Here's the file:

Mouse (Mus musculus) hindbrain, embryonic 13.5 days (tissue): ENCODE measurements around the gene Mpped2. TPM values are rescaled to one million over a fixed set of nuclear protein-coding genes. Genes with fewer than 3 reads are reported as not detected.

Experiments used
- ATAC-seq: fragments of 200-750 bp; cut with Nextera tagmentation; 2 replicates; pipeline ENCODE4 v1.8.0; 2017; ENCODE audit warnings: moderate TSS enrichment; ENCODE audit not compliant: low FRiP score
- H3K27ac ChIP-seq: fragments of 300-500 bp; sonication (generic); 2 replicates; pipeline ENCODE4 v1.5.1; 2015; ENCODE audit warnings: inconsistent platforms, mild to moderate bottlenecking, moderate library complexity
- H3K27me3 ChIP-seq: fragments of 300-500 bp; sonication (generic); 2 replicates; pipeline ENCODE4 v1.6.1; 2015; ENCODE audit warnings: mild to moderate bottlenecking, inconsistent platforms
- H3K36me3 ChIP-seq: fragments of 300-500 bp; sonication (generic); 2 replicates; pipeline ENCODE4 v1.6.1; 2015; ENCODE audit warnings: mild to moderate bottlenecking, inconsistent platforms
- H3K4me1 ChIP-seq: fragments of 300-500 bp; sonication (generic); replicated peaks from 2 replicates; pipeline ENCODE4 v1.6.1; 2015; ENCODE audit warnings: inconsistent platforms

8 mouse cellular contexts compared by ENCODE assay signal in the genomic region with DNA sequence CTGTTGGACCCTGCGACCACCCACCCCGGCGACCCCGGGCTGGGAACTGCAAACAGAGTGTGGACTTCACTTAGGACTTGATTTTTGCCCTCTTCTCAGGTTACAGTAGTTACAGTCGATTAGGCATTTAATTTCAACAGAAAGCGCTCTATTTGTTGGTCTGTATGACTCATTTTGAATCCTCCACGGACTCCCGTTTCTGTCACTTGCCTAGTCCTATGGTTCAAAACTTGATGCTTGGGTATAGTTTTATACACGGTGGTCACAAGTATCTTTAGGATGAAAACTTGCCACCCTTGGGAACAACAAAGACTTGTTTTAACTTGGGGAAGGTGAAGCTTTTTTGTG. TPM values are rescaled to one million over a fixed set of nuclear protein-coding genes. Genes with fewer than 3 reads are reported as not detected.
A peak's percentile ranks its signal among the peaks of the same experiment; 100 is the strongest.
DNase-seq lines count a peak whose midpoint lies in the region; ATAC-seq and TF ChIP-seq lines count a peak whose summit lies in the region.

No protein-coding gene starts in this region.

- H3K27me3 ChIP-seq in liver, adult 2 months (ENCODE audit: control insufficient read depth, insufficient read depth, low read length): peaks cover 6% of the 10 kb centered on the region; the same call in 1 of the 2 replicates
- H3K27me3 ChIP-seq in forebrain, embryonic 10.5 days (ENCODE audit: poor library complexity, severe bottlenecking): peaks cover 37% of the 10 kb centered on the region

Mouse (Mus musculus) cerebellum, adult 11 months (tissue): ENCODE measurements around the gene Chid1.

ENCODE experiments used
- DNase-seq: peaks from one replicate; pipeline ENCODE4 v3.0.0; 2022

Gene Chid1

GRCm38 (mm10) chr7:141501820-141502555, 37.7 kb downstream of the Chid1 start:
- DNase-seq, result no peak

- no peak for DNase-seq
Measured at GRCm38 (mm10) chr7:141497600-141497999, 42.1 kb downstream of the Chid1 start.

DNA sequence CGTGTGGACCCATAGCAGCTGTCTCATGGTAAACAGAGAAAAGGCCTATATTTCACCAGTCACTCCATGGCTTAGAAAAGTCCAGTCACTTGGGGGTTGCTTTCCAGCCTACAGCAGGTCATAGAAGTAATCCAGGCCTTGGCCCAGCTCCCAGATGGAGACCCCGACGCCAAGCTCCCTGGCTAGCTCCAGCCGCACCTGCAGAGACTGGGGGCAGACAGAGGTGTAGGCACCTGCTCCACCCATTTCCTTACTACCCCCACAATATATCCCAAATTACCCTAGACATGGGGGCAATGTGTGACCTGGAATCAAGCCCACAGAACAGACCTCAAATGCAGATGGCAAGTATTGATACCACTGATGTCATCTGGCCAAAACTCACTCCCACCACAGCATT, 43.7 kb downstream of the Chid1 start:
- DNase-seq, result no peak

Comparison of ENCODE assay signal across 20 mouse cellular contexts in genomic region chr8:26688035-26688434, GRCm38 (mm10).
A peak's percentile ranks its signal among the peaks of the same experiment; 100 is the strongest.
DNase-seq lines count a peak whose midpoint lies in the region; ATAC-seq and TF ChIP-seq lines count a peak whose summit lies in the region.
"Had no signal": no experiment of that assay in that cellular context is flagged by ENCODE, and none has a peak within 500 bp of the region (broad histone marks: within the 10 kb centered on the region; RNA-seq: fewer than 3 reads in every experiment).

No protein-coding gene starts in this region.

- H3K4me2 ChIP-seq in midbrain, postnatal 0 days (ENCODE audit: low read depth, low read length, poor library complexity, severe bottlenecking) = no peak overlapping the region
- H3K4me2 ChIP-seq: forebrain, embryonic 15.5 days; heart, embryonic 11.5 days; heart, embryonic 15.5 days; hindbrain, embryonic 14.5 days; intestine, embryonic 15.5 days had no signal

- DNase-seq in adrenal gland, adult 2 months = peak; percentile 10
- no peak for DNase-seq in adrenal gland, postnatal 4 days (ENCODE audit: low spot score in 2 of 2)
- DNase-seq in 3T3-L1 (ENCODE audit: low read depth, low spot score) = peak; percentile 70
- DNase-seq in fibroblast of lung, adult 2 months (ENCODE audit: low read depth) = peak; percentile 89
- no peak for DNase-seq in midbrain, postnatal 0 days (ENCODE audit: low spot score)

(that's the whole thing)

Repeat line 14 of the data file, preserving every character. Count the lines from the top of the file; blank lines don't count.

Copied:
Mouse (Mus musculus) cerebellum, adult 11 months (tissue): ENCODE measurements around the gene Chid1.